Kia Sportage (2016 -) Comfort

Review by Gareth Evans on
The Kia Sportage is rapidly becoming a household name. The Korean firm sold a massive 90,000 units of the popular third-generation car since its introduction in 2010, but it’s fair to say it was beginning to feel its age.

4.5 out of 5


Again, a big step forwards. As the ride has become more compliant thanks to the new suspension set-up, it’s allowed Kia to install some more supportive seats, and the combination is a good one.

There’s very little noise intrusion to speak of, with road noise only slightly louder with the 19-inch alloy wheels. Wind and engine noise aren’t a problem for the most part, though working the diesels hard can make for a grumbly experience.

4 out of 5


The boot measures a useful 491 litres with the rear seats up (an increase of 29 litres over the previous model), which expands to 1,480 litres if you fold them down. They don’t go entirely flat, however, and while the boot floor itself is flat from the loading lip to the backs of the rear seats, the lip itself is relatively high which might make loading heavier items problematic.

We’re big fans of the seating systems Honda CR-V uses (called Magic Seats) and it’s difficult to award more points to the Kia due to its lack of these. We’d like to have seen levers in the boot area to fold down the rear seats (instead of having to open the rear doors as on the Sportage), and if the driver is particularly tall or sits a long way from the steering wheel you’ll have to remove the rear headrests too before folding.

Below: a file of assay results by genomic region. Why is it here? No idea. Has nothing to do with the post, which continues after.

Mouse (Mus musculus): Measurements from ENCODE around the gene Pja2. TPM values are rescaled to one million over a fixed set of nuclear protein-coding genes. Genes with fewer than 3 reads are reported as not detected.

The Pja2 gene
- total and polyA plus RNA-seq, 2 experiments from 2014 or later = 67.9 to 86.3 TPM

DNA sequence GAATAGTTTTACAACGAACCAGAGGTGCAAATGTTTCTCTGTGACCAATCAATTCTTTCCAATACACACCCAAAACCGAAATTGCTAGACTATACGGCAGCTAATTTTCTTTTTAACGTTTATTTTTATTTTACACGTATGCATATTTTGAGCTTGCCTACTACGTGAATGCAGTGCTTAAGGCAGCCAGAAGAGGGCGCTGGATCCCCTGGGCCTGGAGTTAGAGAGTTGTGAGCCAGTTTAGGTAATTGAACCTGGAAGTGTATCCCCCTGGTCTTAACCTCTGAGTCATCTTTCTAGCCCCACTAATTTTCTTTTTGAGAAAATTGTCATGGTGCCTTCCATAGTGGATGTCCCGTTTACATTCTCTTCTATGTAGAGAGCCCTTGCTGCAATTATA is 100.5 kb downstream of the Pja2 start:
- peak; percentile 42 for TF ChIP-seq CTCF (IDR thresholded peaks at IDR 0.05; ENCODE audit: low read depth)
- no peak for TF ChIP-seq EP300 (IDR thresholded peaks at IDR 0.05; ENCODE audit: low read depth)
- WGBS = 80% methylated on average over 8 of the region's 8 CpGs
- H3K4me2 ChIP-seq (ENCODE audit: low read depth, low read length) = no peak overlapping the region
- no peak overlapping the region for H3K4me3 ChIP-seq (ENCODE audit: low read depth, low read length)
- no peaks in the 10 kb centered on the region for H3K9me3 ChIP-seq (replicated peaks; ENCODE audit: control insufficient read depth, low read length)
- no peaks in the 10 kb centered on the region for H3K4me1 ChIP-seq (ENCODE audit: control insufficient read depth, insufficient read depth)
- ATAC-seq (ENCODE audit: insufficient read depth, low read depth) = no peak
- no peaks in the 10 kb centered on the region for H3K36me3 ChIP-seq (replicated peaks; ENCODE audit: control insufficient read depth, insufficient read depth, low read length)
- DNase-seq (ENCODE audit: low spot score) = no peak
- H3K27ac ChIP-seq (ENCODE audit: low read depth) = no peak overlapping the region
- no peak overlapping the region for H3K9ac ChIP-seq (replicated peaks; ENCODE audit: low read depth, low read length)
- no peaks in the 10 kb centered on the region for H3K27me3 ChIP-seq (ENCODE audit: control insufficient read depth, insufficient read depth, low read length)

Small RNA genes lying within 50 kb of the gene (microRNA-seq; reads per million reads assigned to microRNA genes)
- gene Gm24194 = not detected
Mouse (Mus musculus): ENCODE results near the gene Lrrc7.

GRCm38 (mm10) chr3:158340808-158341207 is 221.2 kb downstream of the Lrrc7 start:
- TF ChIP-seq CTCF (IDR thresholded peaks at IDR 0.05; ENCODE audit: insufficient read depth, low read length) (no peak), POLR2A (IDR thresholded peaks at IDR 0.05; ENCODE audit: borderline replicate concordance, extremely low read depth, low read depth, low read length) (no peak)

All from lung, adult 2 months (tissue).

There’s plenty of room inside the car for four adults though, with headroom to spare all-round. The rear seats can adjust their angle if you need to maximise space in the boot, but they don’t slide like some rivals’ do.

If you want to pull things with your Kia Sportage you’ll probably want to pick the version with the highest braked towing weight. In this case it’s the 2-litre diesel with a manual gearbox, which regardless of power output will haul 2,200kg.

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How does the boot space compare?

472 litres
Kia Sportage (16 on)
439 litres
410 litres
400 litres
4 out of 5

Behind the wheel

Kia has put a lot of work into improving the ‘perceived quality’ of the Sportage’s cabin, and by and large it seems to have worked. The main dashboard is covered with soft-touch plastic that feels of good quality. Searching lower down the panels the plastics get harder and scratchier, but they still feel incredibly hard-wearing. This is a firm becoming incredibly well-known for its build quality and reliability, and we don’t think you’ll feel short-changed with this interior considering the price of the car.

We liked the 4.2-inch screen on the instrument panel found on 3 and 4 models (and the First Edition, of course), but in terms of the cabin that’s about the only reason we can see for upgrading because at 2 specification it’s still a nice enough place to be with the smart monochrome replacement.

The touchscreen infotainment system (standard on 2 grade upwards) looks a little outdated now in terms of graphics, but we’re pleased to report a speedy processor and responsive screen with clear and intuitive menus to navigate through. Plenty of firms get this so very wrong – including some direct rivals such as the Toyota RAV4 - so it’s great to see Kia bucking the trend.

The driving positon itself feels very good, with a slightly elevated situation and good forward visibility. Rearwards view is hampered a little by a small rear windscreen aperture, but this isn’t a serious problem – especially when models at 2 grade and above get a reversing camera and parking sensors as standard.